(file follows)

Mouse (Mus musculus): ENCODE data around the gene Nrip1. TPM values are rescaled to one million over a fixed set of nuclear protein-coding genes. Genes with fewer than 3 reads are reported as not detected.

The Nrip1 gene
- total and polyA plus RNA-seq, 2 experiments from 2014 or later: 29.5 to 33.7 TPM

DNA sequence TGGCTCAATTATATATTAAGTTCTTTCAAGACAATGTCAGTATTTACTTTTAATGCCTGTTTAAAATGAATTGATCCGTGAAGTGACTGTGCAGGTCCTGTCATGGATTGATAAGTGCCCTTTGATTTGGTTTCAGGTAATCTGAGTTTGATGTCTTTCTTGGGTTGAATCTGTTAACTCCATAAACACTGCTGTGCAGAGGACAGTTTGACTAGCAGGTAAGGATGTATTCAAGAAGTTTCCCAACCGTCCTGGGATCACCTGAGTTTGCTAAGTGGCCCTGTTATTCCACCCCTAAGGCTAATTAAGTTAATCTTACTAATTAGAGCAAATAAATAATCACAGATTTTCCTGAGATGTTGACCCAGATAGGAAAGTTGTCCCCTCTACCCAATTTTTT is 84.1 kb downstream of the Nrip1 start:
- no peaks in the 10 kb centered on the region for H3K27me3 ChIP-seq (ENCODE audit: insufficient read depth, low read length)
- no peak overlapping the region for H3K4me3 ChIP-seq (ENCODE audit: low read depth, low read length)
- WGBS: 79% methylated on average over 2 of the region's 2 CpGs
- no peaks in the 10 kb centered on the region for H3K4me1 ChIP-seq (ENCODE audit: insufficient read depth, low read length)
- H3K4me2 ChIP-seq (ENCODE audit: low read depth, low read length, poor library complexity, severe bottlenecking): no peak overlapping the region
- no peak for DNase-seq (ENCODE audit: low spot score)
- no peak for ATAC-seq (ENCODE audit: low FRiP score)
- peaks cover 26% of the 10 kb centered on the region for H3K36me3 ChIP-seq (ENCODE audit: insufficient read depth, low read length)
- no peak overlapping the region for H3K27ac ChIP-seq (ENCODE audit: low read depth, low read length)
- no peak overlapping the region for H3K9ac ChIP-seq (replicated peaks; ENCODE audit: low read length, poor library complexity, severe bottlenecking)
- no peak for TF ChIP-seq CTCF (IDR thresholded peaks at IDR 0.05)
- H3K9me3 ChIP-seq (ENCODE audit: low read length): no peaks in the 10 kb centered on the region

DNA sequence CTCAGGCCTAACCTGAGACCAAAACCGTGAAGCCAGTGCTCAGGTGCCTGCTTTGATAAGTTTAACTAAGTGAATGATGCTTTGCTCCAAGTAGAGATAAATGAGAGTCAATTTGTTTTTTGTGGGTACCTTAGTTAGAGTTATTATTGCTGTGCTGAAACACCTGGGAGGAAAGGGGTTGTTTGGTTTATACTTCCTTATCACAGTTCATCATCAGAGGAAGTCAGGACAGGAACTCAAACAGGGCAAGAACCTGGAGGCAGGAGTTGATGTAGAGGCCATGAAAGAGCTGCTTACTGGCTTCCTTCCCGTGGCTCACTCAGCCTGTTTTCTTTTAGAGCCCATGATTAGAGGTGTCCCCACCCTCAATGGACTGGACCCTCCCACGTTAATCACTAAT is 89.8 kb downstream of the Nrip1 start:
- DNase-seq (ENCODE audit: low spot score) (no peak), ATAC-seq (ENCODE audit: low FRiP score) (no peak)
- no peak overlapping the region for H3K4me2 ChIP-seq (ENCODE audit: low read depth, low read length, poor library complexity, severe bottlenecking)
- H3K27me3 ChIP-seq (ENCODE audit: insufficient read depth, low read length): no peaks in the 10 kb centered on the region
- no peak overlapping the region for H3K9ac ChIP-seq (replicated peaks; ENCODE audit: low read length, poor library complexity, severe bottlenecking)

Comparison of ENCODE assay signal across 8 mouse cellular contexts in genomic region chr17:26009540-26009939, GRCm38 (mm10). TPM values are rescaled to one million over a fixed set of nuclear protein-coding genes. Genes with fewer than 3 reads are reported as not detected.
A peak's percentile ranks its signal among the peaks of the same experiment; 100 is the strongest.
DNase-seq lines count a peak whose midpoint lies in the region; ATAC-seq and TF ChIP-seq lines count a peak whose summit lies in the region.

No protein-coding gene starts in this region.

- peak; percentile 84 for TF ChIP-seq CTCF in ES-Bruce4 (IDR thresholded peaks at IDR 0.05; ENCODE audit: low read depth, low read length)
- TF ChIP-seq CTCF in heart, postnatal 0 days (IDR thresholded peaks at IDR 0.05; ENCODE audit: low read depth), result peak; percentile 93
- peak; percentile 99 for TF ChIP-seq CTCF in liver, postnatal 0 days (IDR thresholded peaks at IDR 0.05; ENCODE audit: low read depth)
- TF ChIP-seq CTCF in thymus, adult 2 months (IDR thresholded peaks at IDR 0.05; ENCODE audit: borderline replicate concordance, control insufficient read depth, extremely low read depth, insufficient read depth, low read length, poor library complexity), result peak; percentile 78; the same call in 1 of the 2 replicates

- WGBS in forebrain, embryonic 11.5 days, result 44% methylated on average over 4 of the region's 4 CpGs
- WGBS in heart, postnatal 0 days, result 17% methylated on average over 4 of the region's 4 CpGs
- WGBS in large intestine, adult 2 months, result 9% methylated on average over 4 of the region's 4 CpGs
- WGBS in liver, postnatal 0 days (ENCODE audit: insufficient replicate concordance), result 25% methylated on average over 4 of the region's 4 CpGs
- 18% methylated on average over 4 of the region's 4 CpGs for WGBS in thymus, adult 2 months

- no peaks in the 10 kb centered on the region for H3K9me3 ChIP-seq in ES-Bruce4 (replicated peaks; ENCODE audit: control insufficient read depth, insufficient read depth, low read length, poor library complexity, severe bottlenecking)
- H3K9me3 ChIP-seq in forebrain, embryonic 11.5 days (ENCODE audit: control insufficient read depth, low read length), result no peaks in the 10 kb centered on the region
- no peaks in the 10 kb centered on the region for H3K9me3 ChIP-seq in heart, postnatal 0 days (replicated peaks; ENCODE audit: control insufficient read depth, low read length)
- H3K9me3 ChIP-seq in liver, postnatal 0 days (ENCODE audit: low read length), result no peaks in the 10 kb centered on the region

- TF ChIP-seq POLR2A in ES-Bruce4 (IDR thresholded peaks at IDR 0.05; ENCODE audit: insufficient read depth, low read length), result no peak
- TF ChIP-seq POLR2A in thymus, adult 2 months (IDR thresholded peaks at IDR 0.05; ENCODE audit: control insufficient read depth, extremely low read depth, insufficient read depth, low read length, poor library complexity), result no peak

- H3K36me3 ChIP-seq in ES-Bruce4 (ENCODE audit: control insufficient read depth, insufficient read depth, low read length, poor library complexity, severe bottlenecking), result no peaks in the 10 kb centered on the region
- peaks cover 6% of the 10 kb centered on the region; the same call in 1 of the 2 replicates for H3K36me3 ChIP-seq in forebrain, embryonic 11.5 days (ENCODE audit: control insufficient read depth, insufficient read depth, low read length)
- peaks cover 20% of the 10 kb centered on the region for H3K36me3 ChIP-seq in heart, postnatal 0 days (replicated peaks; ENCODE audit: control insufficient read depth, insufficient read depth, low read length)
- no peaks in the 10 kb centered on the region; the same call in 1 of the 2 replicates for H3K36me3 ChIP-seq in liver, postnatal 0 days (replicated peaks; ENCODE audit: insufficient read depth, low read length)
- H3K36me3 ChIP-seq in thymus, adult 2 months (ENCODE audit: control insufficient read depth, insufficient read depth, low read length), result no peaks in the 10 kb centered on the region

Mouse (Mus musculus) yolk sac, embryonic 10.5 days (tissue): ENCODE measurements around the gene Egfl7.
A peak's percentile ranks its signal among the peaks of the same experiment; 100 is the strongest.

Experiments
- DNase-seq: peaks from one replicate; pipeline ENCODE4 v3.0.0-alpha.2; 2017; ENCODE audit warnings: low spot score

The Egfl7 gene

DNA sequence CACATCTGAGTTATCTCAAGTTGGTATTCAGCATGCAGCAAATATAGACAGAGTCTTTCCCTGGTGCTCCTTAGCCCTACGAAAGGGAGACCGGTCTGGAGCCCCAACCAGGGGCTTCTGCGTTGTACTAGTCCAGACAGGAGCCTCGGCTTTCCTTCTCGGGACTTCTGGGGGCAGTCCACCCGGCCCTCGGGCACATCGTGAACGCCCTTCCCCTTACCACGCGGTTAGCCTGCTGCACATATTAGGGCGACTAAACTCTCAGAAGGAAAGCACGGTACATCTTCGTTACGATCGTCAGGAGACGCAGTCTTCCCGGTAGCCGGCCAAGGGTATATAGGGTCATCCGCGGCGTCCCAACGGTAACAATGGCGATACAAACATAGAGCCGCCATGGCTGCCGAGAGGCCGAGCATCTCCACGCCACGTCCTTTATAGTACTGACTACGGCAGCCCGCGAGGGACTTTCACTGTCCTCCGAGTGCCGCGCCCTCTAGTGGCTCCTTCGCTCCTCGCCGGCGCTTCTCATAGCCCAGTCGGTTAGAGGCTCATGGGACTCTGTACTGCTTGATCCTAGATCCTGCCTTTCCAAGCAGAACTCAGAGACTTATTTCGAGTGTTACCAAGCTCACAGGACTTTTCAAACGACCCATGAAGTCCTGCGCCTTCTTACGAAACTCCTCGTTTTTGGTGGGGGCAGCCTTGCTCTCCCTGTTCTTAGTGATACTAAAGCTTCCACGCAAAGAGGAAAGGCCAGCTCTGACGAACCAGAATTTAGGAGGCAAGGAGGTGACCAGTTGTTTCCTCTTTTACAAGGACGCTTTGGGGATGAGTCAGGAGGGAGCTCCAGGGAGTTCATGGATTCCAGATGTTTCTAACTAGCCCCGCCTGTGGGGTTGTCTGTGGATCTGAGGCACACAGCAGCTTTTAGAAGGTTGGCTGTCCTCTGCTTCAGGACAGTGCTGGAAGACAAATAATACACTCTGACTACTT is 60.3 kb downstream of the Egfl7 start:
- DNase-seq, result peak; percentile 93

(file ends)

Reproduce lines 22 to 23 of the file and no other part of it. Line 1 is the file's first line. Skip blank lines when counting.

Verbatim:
Comparison of ENCODE assay signal across 8 mouse cellular contexts in genomic region chr17:26009540-26009939, GRCm38 (mm10). TPM values are rescaled to one million over a fixed set of nuclear protein-coding genes. Genes with fewer than 3 reads are reported as not detected.
A peak's percentile ranks its signal among the peaks of the same experiment; 100 is the strongest.